5 tips for creating an intuitive user design interface

5 tips for creating an intuitive user design interface

If you're running a website, you need to make sure people can navigate your site in a way that makes sense. That may seem like Web Design 101, but there are plenty of sites that don't take user experience into account.

This is known as intuitive user interface design, and it's critical if you want users to visit your page. You've likely heard 'intuitive design' thrown around if you've spent any time on the web. But what exactly does it mean?

Intuition is our ability to understand something without the need to stop and think about it.

For instance, you're reading the words on this page. When you're done with this section, you'll scroll down to the next section intuitively.

But how exactly does intuition help web design, and how can your site benefit from it? Read on for some easy tips to create an intuitive user interface design!

Surf the web to improve user interface design

The first task in creating great user interface design is something you do every day -- browse the web. It's time to get to surfing, and this time you're not procrastinating!

Believe it or not, your browsing habits will be your biggest asset in this situation. It's time to take stock of your daily Internet habits and do some critical thinking.

  • What types of sites do you visit?
  • Why do you go to those specific sites?
  • Is there anything you wish they'd change?
  • What are the color schemes used?
  • Does the typography make sense?
  • How is the homepage organized?

These are a few simple questions that will have a huge impact on the design or redesign of your user interface. Write these questions down somewhere and fill out the questions for each site you visit.

Try and get a good sample size of at least 5 to 10 websites. It's homework, sure, but it'll pay off in the long run.

Remember, we use visual clues to help us get around every single day. The Internet is no different.

If you're a business, do some sleuthing and look at your competitors' sites. What are they doing with their web pages, and how does their UI compare to yours?

If you're running a blog, your task will be much simpler. Head to your favorite blog and just look around.

Put yourself in the user's shoes

As a business owner or employee, you practice empathy in a professional environment. Empathy allows us to see things from another's point of view, and it's your best asset when it comes to creating a new UI.

It may seem obvious, but not enough developers put themselves in their user's shoes. If this seems abstract to you, don't worry, we've got the perfect suggestion coming up, but at least give it a shot.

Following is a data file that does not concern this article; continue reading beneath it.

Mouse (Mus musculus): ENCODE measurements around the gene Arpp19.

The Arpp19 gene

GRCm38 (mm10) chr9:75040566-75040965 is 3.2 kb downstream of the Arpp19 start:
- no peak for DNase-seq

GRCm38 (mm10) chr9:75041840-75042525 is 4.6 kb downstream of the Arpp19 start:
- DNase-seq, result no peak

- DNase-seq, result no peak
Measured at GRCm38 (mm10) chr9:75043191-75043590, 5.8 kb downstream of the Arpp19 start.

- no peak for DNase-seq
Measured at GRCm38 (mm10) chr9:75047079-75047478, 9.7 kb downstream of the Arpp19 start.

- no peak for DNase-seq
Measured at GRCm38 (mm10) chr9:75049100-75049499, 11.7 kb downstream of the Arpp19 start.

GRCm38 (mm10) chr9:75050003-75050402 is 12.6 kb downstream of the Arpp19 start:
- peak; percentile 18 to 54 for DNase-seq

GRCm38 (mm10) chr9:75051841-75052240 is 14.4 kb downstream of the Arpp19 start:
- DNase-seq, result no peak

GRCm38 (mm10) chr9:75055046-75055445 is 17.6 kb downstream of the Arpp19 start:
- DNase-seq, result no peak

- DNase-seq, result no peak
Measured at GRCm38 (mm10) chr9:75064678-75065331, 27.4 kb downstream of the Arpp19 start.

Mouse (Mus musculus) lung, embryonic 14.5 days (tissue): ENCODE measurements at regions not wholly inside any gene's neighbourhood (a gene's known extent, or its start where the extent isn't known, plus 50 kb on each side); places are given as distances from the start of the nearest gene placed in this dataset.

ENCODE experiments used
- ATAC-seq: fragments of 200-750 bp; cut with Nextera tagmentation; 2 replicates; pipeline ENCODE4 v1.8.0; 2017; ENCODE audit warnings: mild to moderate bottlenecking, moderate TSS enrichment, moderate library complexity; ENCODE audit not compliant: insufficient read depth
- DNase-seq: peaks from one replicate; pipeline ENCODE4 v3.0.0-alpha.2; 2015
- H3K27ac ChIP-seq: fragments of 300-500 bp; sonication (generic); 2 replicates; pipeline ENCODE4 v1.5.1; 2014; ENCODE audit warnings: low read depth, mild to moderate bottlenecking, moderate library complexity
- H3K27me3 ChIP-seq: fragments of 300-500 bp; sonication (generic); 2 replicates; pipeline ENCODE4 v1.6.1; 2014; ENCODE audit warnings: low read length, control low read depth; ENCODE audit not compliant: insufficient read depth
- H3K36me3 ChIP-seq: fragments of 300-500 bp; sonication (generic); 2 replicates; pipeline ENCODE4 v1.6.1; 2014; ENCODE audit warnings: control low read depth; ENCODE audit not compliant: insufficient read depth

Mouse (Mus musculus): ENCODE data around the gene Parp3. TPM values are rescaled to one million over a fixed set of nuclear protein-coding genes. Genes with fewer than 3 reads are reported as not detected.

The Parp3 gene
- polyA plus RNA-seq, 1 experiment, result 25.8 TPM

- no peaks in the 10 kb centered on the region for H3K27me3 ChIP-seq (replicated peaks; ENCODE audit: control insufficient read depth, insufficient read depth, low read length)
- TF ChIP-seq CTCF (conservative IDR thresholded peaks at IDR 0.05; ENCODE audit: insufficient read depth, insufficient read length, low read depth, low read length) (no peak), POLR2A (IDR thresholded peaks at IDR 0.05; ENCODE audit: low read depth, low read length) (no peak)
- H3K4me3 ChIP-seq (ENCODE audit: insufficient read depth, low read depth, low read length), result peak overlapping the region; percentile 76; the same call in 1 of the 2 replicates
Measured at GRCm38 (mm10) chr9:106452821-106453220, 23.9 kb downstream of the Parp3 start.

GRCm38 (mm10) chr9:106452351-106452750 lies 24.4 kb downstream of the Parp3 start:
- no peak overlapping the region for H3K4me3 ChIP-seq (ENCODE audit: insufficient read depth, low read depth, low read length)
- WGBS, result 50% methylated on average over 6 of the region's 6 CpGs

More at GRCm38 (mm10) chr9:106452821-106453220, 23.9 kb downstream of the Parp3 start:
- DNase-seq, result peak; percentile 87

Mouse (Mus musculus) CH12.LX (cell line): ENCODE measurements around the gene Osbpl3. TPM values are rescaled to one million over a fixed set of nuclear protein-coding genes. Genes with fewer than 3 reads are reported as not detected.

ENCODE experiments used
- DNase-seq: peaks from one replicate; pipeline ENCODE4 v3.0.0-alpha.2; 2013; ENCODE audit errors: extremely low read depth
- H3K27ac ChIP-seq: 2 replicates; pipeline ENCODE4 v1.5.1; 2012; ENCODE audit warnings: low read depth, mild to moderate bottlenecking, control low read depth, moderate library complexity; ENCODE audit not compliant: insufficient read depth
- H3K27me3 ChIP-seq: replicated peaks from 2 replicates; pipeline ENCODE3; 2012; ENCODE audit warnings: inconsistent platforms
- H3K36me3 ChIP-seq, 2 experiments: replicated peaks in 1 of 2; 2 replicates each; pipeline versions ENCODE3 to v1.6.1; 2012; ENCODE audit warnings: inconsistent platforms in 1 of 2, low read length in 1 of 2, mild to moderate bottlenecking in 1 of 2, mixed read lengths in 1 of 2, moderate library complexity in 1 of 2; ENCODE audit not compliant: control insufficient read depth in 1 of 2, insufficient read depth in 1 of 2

Now that you've viewed some other sites, look at your own. Fill out the same questionnaire from the last step, but from the point of view of someone browsing your site.

What about your website needs changing? What about your site works?

You've likely already got a list of things in mind, but if not, take this time to consider what you'd like to see change.

Be critical. Your user certainly will, so put aside your pride and get honest.

Mobile First

Mobile first

If your site can't be accessed via a mobile browser, it may as well be offline. These days, mobile traffic is such an important factor that it can easily make or break a site.

How are you incorporating responsiveness into your site?

You'll need to consider responsive web design when thinking about your user interface. If you haven't already, check out your website from your phone or tablet browser. How's it looking?

If you're not seeing parity between mobile and desktop experiences, make some changes. After all, mobile UI is every bit as important as its desktop big brother.

And even if you're using an app instead of a mobile site, scalability is still important. Be sure to include a link to your mobile app on your home page if one isn't present already.

Make sure your user interface design isn't too cluttered. Too many words or ugly images can actually scare away users.

Use images only as needed

If you're new to web design, it can be tempting to create a site that's cluttered with plenty of photos or icons. Don't fall into this pitfall!

It may seem tempting and like an easy way to pad out your page, but you're doing more harm than good.

Obviously, the web is a visual medium, so the use of photos or graphics is perfectly acceptable. In fact, correct use of images can be great for a company's website.

Make sure you're not substituting great design for too many images.

Your company's logo should be somewhere on the homepage, preferably in the top left corner. This tends to be where people's eyes gravitate first.

Get feedback before launch

The last thing you'll want to do before hitting 'publish' on that new design is to get some feedback. Like with any other creative task, getting some extra pairs of eyes to look over your work can be helpful.

It's one thing to have your coworkers or employees look over the new design. You'll definitely want to make sure they can easily navigate the new UI design.

Setting up a Usability test is easy; you only need 5 users to determine the issues that people will stumble upon when using your site.

Watch them as they navigate the new design.

Is it easy for them?

Are they having trouble?

If they are, you've still got some kinks to work out.

Great user interface design should be accessible by anyone, so the more opinions you can get the better.

There you have it!

5 quick and easy ways to make sure your website's user interface design is up to snuff.

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